© Attorney Farhad Sethna, 2016
On Wednesday, June 20, 2018, in response to massive grassroots activism, a revolt from within his own party, passionate statements from no less than four former first ladies, both Democrat and Republican, and pleas from former bureaucrats and cabinet members, Trump issued an executive order ending the barbaric practice of ripping children away from their families at the southern border and ports of entry from Mexico.
In issuing the order, however Trump warned that the policy of prosecuting everybody who attempted to enter the USA illegally would continue. That means, for now, it would appear that families would still be separated if they do not come across an authorized land border.
AND – here’s the most pressing problem that the administration – in rushing to enact their evil policy – never considered: how are they going to reunite these separated children with their parents? Keep in mind, the overwhelming majority of these adults and children speak no English and have no identification. How are small kids, terrified, ripped way from their parents, going to seek out their parents? The situation is TERRIFYING. Imagine the headlines and reaction if just one child was lost in the US foster care system – these kids are now in the foster care system administered by the US Department of Health and Human Services – shouldn’t they enjoy the same protections as any American child?
What makes it even more difficult is the Attorney General’s decision in Matter of A-B-, 27 I&N Dec. 316 (A.G. 2018) to overrule a precedent case granting asylum protection to victims of domestic violence, Matter of A-R-C-G-, 26 I&N Dec. 388 (BIA 2014). [more on the A-B- decision in another blog article, soon to come!]
Briefly, under the Attorney General’s decision, while individuals may apply for asylum at ports of entry, they now have a higher chance of being denied entry because USCBP or the USCIS asylum officer reviewing their claim can deny their application for asylum on the grounds of domestic violence on the basis that such a claim does not deserve protection under the immigration law. In the absence of a meritorious claim therefore, the individual applying for asylum protection does not have the necessary legal basis to be granted asylum status.
Let us see what develops in the next few days with regard to enforcement along the southern border, both for families with children, as well as for individuals seeking protection because of domestic violence or widespread violence against women in general in the central American nations of Guatemala, Honduras, El Salvador, and Nicaragua . . .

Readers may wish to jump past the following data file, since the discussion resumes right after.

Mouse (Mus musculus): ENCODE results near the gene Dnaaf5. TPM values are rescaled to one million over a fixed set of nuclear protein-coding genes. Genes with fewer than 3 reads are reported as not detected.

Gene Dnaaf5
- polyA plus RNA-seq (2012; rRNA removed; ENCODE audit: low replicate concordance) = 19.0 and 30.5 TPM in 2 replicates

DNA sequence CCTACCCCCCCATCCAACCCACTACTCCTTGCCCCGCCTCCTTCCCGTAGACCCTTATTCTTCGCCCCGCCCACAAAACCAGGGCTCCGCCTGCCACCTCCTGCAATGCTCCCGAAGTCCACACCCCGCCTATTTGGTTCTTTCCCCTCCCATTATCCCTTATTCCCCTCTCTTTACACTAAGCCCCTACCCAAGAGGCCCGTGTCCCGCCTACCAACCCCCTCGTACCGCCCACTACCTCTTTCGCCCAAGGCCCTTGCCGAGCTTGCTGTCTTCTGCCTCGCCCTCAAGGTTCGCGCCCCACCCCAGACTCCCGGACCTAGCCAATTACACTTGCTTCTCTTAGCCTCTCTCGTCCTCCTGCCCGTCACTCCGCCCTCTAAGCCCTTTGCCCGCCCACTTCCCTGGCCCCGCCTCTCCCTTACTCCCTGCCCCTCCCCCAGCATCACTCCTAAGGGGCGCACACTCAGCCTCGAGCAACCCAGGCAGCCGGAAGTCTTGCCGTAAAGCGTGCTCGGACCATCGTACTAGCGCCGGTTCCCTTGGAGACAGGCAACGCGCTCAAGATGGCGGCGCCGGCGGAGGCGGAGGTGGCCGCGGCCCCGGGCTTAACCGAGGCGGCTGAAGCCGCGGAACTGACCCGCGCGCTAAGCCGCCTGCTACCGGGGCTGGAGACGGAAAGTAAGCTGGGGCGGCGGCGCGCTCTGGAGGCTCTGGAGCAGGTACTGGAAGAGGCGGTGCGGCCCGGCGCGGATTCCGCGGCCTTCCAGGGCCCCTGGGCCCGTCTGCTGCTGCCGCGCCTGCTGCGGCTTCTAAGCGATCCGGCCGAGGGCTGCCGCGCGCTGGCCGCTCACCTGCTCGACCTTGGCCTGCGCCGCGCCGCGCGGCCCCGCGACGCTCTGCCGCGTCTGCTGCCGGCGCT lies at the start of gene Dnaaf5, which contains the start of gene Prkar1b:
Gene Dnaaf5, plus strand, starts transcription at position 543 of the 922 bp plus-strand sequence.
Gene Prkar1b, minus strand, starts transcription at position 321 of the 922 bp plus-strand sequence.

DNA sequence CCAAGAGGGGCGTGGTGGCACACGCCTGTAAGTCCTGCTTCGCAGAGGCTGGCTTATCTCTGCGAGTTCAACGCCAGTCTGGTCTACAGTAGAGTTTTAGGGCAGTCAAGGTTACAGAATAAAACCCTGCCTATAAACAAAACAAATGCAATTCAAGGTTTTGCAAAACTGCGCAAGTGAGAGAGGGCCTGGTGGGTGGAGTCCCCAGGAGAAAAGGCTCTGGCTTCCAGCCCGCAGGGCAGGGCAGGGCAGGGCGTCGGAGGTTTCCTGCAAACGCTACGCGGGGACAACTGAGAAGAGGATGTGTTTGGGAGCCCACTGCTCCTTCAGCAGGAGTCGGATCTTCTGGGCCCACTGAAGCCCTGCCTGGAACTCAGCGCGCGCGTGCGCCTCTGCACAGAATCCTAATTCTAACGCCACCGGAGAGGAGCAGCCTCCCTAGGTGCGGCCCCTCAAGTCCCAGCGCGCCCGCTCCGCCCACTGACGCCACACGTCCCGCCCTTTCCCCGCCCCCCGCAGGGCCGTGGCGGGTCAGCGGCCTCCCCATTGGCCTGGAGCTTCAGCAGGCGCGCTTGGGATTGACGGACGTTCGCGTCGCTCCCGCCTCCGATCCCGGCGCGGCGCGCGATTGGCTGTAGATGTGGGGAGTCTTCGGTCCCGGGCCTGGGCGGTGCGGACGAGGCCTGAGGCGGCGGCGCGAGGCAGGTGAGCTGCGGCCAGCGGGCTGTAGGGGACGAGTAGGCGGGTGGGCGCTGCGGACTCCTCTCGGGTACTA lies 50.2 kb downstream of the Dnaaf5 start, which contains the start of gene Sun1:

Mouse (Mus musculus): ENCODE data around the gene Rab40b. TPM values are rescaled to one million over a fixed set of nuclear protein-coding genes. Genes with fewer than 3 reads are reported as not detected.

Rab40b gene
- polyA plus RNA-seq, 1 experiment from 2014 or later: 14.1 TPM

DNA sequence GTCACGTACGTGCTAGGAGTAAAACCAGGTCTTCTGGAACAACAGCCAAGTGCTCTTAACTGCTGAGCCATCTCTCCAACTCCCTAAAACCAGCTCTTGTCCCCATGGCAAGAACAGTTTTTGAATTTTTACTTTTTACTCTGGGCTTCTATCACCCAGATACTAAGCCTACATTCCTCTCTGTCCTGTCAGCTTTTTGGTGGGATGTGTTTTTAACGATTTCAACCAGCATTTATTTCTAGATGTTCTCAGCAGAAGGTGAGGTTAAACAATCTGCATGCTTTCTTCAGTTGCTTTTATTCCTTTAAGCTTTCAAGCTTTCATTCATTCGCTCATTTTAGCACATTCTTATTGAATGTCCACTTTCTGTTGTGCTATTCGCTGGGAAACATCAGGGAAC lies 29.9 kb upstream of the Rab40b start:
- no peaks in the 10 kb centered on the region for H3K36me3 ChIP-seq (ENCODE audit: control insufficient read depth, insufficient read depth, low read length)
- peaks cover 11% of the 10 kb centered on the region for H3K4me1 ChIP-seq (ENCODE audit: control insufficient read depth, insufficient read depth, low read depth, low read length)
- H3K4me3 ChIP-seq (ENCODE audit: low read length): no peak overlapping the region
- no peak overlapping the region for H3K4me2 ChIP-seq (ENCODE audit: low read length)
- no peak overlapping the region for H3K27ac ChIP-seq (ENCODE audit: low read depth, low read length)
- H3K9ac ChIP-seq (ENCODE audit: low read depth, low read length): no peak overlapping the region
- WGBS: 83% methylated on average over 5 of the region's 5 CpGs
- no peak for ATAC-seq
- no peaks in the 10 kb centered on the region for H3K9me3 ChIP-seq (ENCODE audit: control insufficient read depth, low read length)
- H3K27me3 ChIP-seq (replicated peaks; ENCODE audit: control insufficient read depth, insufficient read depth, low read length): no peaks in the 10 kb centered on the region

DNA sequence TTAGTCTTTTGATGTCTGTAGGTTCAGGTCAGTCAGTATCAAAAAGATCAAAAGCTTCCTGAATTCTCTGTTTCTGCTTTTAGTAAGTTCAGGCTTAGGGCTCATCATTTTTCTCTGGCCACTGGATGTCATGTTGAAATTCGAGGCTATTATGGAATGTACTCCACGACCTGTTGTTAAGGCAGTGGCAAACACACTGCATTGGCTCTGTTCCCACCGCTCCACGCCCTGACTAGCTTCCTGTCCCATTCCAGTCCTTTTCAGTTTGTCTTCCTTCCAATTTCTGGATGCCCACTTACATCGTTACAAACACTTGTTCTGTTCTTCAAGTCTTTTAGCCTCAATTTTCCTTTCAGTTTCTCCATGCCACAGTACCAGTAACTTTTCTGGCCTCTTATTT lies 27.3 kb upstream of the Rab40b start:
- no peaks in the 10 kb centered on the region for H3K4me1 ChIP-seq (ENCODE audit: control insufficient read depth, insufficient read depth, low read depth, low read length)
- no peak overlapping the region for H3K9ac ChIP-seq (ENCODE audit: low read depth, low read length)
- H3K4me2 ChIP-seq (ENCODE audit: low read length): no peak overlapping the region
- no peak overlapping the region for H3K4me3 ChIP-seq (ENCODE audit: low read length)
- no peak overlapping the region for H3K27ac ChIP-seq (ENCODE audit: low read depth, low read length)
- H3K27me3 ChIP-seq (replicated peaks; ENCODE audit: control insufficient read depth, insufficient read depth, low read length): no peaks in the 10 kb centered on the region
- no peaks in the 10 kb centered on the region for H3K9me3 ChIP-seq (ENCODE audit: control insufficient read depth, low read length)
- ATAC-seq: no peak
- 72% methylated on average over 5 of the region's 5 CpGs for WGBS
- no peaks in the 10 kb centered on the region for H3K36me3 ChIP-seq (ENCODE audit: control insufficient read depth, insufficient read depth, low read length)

So stay tuned!
A note and request: If individuals encounter a situation where children of families seeking asylum are ripped away from their parent or parents, please inform the American Civil Liberties Union, inform the American Immigration Foundation, and failing that, inform me so that I can pass on your information to the appropriate committee to take legal action.
© Farhad Sethna, Attorney, 2018
Farhad Sethna has practiced law for over 25 years. He was awarded his JD in 1990 and his MBA in 1991, both from the University of Akron. Since 1996, he has also been an adjunct professor of Immigration Law at the University of Akron, School of Law, in Akron, Ohio, where he wrote and used his own immigration textbook. Attorney Sethna is a frequent speaker at Continuing Legal Education and professional development seminars on various immigration-related topics. His practice is limited to immigration and small business. He has won awards for excellence in teaching and for pro-bono service. With offices in Cuyahoga Falls, Akron and New Philadelphia, Ohio, Attorney Sethna represents clients in all types of immigration cases before federal agencies and the immigration courts nationwide. A private pilot, it is Farhad’s goal to fly to each of Ohio’s 88 county airports. Our number is: (330)-384-8000. Please send your general immigration questions to AttorneySethna@immigration-america.com. We will try to answer as many questions as possible.